Poppy Seed Kolache

Classic Czechoslovakian kolache pastry, with a poppy seed filling. Minnesota style, the pastry is folded up on itself.

  • Yield: Makes 16 kolaches.


  • 4 to 4-1/2 cups all-purpose flour
  • 1 package active dry yeast
  • 1/2 teaspoon ground mace or ground nutmeg
  • 1 cup milk
  • 1/2 cup butter
  • 1/4 cup granulated sugar
  • 1 teaspoon salt
  • 2 eggs
  • 1 teaspoon vanilla extract
  • 1 teaspoon lemon zest
  • Canned poppy seed filling (or make your own*)
  • Raisins (optional)
  • 1 egg
  • 1 Tbsp milk

*Poppyseed filling (if you want to make your own filling, otherwise, you can use canned)

  • 1 cup poppy seed
  • 1/2 cup milk
  • 1/4 cup honey
  • 1/3 cup chopped dates
  • 1/3 cup chopped nuts
  • Dash of cinnamon


1 In a large mixing bowl combine 2 cups of the flour, the yeast, and nutmeg or mace; set aside.

2 In a medium saucepan heat and stir the 1 cup milk, the 1/2 cup butter, the granulated sugar, and salt just until warm (120 degree F to 130 degree F) and butter almost melts. Add milk mixture to dry mixture along with the two eggs and vanilla extract. Beat with an electric mixer on low to medium speed for 30 seconds, scraping side of bowl constantly. Beat on high speed for 3 minutes. Stir in lemon zest and as much of the remaining flour as you can.

3 Turn dough out onto a lightly floured surface. Knead in enough of the remaining flour to make a moderately soft dough that is smooth and elastic (3 to 5 minutes total). Place dough in a lightly greased bowl, turning once to grease the surface. Cover; let rise in a warm place until double in size (for 1 to 1-1/2 hours).

4 If you are making the poppy seed filling from scratch, combine the filling ingredients in a saucepan. Cook over low heat until it thickens, stirring often. Set filling aside to cool.

5 Punch dough down. Turn dough out onto a lightly floured surface. Divide dough in half. Cover; let rest 10 minutes. Grease 2 baking sheets.

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6 Roll each dough half into a 16x8 inch rectangle, about an 1/8 inch thick. Cut each rectangle into 8 4x4 squares. Place a large, heaping tablespoon of poppy seed filling onto the center of each square. If you want, add a few raisins to the top of the filling. Brush the four corners of each square with water. Draw the corners up and gently press together. Secure with a toothpick. Place on well greased baking sheets, 2 inches apart. Cover; let rise in a warm place until nearly double (about 35 minutes).

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7 Brush with an egg wash made with one egg beaten with a tablespoon of milk. Bake in a 375 degree F oven for 12 to 15 minutes or until golden. Transfer to wire racks; cool completely. Remove toothpicks.

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  • johanna

    How funny, I recently had a request for a kolache recipe, we call them golatschen in Austria. I love them especially with powidl, the incredibly thick plum jam that’s stewed overnight for an unbelieveably intense flavour… wow. I should make them more often!

  • J.P.

    Hello. This is the second time around following the recipe, but I’m unsure of when I’m supposed to add the tsp. of vanilla. Do I add it along with the lemon zest in step two? The poppyseed recipe is better than the jarred paste you find at the grocery store in my opinion.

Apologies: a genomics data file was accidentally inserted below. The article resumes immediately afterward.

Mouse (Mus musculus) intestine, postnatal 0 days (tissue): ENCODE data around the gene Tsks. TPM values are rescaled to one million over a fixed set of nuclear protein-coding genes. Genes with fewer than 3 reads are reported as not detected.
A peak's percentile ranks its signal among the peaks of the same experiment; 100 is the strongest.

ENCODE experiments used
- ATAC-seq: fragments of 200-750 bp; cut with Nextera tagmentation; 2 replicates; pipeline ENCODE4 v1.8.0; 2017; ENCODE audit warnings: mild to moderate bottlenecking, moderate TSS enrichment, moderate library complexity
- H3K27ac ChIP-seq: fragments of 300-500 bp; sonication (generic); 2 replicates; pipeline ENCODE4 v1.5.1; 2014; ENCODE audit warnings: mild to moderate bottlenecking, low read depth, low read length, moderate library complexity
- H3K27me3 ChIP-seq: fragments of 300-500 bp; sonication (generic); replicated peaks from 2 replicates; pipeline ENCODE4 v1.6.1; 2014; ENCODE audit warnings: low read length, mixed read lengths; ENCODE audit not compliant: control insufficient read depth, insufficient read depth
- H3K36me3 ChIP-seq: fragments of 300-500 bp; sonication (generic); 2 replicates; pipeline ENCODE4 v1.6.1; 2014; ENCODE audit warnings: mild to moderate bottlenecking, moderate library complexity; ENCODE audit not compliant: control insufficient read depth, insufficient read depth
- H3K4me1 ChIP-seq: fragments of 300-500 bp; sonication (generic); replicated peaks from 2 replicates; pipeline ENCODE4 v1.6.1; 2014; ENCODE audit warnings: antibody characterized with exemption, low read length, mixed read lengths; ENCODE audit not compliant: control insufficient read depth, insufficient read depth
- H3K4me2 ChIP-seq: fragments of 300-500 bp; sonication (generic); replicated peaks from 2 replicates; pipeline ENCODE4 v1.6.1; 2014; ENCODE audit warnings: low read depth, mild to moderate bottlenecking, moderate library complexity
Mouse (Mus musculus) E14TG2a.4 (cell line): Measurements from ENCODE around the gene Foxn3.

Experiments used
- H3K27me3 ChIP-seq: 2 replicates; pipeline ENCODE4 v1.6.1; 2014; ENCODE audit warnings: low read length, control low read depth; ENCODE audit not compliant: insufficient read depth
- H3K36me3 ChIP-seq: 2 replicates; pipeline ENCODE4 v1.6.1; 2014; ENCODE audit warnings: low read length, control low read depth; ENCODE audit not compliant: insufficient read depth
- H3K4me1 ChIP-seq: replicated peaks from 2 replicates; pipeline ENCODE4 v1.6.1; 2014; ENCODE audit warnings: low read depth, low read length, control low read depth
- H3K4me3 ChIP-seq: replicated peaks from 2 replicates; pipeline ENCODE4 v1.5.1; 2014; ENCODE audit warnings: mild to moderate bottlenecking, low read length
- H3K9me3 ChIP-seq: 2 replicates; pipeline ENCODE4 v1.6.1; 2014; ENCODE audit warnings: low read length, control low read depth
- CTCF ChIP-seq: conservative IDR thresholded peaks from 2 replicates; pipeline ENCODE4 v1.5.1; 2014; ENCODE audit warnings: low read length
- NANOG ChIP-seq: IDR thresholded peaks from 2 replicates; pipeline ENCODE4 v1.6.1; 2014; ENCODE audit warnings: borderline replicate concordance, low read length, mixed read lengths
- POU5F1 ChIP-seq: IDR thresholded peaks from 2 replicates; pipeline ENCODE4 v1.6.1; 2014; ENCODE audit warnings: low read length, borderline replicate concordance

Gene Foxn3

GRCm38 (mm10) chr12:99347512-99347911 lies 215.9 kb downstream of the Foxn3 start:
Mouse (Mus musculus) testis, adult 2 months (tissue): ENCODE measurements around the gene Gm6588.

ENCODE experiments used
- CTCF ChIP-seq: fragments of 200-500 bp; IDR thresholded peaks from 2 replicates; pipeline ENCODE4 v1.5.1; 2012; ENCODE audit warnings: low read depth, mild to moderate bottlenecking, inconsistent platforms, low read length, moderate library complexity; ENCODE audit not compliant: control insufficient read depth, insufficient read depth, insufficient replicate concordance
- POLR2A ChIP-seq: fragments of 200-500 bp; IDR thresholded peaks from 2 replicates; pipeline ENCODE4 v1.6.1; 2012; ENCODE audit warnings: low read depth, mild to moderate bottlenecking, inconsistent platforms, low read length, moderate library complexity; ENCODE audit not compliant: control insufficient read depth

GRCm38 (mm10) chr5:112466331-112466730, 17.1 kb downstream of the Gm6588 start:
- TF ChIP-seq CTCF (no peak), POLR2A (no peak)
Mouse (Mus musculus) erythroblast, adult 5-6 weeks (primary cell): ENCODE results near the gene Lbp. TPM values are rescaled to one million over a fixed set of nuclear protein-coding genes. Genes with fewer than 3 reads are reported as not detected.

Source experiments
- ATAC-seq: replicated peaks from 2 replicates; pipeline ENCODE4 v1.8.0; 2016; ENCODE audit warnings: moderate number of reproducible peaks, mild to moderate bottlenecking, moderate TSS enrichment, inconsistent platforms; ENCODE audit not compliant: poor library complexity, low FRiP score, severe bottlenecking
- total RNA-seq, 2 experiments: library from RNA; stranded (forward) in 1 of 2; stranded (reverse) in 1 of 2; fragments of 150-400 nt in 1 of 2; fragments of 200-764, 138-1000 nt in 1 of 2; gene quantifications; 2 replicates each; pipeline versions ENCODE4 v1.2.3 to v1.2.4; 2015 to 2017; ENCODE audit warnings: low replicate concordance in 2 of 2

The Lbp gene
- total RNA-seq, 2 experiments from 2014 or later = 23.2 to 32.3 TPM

Yes, thank you. I’ve now clarified that in the recipe instructions. ~Elise

  • Michael Storer

    My mom began at dawn boiling potatoes “for a lighter dough”. She learned to make kolachys from watching her Czech mother. No written recipe. She and my aunt wrote between Iowa and California (our home) for years about how the latest batch compared to their mother’s. For us, they were always perfect! Back home from school, every kitchen and dining room surface would be lain with brown paper bags covered with apricot, prune and poppy seed kolachys. Prune were the most unique for friends, because of the cloves and allspice. Yumm! Neighbors knew nothing of these gems we kids grew up with. Mom’s were twice-risen, round with a depression in the middle for the filling, then came cheese filling atop that and lightly baked again. She used ‘hoop’ cheese, similar to cottage only drier, added egg yolk, vanilla, sugar and a pinch of salt. A dusting of powder sugar before devouring! They froze well, so we always had them on hand. I haven’t tasted one in over 30 years.Mom used Solo canned poppy seed filling. Actually I came online to see how to make poppy seed filling and ran across this page. Thank you!Mike in Los Angeles.

    • Linda Corbin

      My parents born in Czechoslovakia. ..everyone’s gone so it was great to see this..I sure miss a lot of the food…

  • Helen Dresen

    Hi Elise,
    This recipe brings back such wonderful times I spent with my grandparents as a child in Melbourne, Australia. My grandmother and grandfather were czech and she would make these Kolachky for us. I am so glad that you have posted this recipe as I was explaining to my husband (he is German) all about this beautiful yummy pastry,and I am making them for him to try.Like Wendy my grandma took her recipe to the grave also.Cheers Helen

  • wendy

    This is wonderful! My Bohemian grandmother never measured anything, but made delicious ko-LACH-key. As a child, my favorite was prune–I would lick out the filling, throw away the pastry and move on to the next one (who was supposed to be watching me?)! I remember driving from store to store with my mom & grandma searching for dry cottage cheese for the filling. We lived in L.A.–NOT a large Czech population there. My only critique on this recipe is that kolachky are supposed to be round–the name even means “circle”. Grandma took her recipe to the grave, so thanks for supplying this one!

  • BARB

    You say in the kolache recipe “canned poppyseed” but you do not say how much or what size can. Can you please post the amount of poppyseed? Thanks.

    Most cans I think come in about 12 ounce sizes, which should be enough for this recipe. ~Elise

  • Debbie